The recent events in Newtown, Conn., are shaping school safety discussions in Delaware County.
The Delaware school board has begun discussions as the district prepares to ramp up its safety procedures in light of last month's shooting at Sandy Hook Elementary School.
Amid the discussion of building renovations and additions to be funded as part of the bond issue the district hopes to pass in May, the board has talked about incorporating a redesign of all building entrances.
"Safety is something we were already discussing, but it has gained more emphasis after the horrible incidents in Connecticut," said Superintendent Paul Craft.
Craft said each building is unique, so there will be several different solutions as to how each entrance will be redesigned.
"Some may see a buzzer system and some may have an observed area that all guests must pass through before receiving admittance into the building," he said.
In Montpelier, Ohio, the local school board voted to arm their custodial workers with guns. Some have suggested teachers should carry guns in schools, but Craft said that idea is not being considered by the district.
"My preference is that if we are to expand our armed presence in the buildings, that they would be licensed police officers or the equivalent," he said.
The district currently has two school resource officers who monitor the schools. Both are regular Delaware police officers who are armed.
Craft said the officers have been answering teachers' questions about safety procedures and drills.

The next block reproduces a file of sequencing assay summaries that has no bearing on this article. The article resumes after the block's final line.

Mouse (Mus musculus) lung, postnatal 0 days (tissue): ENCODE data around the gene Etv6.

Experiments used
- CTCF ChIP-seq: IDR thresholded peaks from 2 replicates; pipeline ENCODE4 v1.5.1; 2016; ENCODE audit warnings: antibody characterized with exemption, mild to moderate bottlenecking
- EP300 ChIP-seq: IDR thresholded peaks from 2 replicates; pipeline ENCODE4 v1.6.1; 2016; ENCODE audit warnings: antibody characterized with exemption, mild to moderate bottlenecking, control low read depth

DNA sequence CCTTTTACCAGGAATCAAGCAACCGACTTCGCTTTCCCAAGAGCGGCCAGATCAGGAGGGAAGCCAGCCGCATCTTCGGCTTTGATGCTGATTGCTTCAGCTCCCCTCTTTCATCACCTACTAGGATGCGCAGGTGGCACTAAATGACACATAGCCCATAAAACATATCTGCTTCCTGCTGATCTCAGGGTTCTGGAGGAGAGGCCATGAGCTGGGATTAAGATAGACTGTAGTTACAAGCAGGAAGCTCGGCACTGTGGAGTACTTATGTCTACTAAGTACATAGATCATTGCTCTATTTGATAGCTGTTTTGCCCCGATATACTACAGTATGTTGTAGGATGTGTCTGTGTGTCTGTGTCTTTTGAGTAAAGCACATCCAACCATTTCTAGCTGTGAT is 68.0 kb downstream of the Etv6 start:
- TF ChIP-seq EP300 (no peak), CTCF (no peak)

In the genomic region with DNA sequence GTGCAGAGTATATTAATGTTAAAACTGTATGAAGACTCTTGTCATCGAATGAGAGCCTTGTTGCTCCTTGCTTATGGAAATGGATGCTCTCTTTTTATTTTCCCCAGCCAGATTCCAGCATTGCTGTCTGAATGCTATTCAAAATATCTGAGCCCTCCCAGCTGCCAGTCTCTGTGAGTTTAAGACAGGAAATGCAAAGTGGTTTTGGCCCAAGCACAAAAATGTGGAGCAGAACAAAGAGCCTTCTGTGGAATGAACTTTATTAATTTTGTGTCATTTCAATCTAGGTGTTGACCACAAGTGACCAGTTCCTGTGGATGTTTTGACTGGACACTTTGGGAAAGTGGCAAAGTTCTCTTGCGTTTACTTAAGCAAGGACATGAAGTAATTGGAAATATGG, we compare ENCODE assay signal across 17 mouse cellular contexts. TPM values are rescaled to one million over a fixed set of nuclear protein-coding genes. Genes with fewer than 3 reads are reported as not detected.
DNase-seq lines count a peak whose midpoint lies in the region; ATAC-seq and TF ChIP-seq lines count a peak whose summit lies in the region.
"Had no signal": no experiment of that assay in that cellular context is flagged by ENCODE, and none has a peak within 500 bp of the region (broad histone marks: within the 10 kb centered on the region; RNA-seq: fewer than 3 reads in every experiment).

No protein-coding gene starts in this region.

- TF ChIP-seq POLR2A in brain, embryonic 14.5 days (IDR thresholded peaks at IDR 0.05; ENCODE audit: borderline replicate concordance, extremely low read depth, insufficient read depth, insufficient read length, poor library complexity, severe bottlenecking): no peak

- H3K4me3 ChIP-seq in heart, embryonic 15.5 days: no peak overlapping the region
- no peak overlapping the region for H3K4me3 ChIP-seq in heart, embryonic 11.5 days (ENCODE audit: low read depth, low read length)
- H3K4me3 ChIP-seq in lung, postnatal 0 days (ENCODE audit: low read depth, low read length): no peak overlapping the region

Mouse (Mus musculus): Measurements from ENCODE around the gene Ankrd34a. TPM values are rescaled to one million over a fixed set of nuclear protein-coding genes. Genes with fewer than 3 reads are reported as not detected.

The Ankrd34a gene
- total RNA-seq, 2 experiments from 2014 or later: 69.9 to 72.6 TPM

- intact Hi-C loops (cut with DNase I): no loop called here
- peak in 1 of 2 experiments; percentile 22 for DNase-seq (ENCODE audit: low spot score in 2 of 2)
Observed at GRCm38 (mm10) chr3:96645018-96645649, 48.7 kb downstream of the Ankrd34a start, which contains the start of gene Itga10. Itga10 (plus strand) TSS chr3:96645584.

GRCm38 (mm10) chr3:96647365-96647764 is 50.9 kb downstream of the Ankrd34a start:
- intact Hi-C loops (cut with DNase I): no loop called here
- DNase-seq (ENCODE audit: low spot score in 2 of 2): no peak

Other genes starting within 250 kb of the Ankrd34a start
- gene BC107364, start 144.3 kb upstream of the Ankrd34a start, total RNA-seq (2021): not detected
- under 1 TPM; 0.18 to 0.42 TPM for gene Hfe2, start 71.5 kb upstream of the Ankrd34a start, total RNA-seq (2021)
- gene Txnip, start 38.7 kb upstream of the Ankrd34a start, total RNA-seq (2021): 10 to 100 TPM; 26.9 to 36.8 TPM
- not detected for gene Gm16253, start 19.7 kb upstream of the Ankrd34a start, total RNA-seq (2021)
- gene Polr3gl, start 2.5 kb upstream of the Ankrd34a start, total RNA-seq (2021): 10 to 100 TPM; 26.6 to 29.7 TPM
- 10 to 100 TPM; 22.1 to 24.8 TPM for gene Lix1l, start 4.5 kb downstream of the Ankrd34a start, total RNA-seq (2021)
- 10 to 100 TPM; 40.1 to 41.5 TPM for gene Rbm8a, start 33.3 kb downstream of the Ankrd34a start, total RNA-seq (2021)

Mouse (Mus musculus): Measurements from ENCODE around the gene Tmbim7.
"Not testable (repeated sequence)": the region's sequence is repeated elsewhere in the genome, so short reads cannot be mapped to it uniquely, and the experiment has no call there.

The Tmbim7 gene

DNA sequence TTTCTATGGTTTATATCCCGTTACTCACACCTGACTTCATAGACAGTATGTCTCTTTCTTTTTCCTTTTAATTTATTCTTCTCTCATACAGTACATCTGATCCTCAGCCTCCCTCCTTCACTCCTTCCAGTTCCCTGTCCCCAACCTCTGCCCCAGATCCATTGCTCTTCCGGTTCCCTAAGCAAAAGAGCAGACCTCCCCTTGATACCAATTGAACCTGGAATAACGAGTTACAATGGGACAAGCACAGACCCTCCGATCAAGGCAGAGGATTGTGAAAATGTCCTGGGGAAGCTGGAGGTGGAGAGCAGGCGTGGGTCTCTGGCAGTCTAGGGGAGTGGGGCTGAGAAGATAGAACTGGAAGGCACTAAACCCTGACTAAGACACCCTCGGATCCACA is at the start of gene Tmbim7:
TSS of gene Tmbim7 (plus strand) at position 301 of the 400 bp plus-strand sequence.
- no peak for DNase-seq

He said after the shooting in Sandy Hook, he received several dozen emails with a wide range of opinions.
"I had people saying, 'never bring guns into any of the schools' to 'all your teachers should be armed'," he said.
Craft said the board and the city are continuing to discuss school safety and are allowing the voices of constituents to contribute to their discussions.
A public forum and discussion about school safety will be on the agenda at a combined Delaware City Council and school board meeting set for 7 p.m. Jan. 28 at Delaware City Hall, 70 N. Union St.
"School safety is still an area that we want to continue to discuss in a public-forum setting," Craft said.
During the Jan. 14 meeting of the Big Walnut school board, Assistant Superintendent Gary Barber offered an update on security measures, some taken since the Connecticut shooting.
"I think the one thing we've done a good job this (school) year is being hyper-vigilant, even before the tragedy in Connecticut," Barber said.
The district has revised its crisis plans, updated its building plans, held practice drills and met with law enforcement and fire officials to go over various emergency scenarios.
Since the shootings, Superintendent Steve Mazzi and other officials have instituted a few changes.
Special phones have been installed at the high school, the intermediate school, and at Big Walnut and Souders elementary schools.
These phones allow communication with the school office and also take photos of people seeking access to locked main doors. The phones and installation cost about $2,300 each.
The district will spend about $1,900 this year to use the services of the Safe School Helpline, which will accept anonymous calls 24/7 related to bullying, drugs and other threats to the schools.
In addition, an architect has reviewed the main entrances to those four schools to see if different configurations in the older buildings would make access to them more secure. No decisions have been made.
"We're just trying to balance between making our schools warm and secure and Fort Knox," Barber said.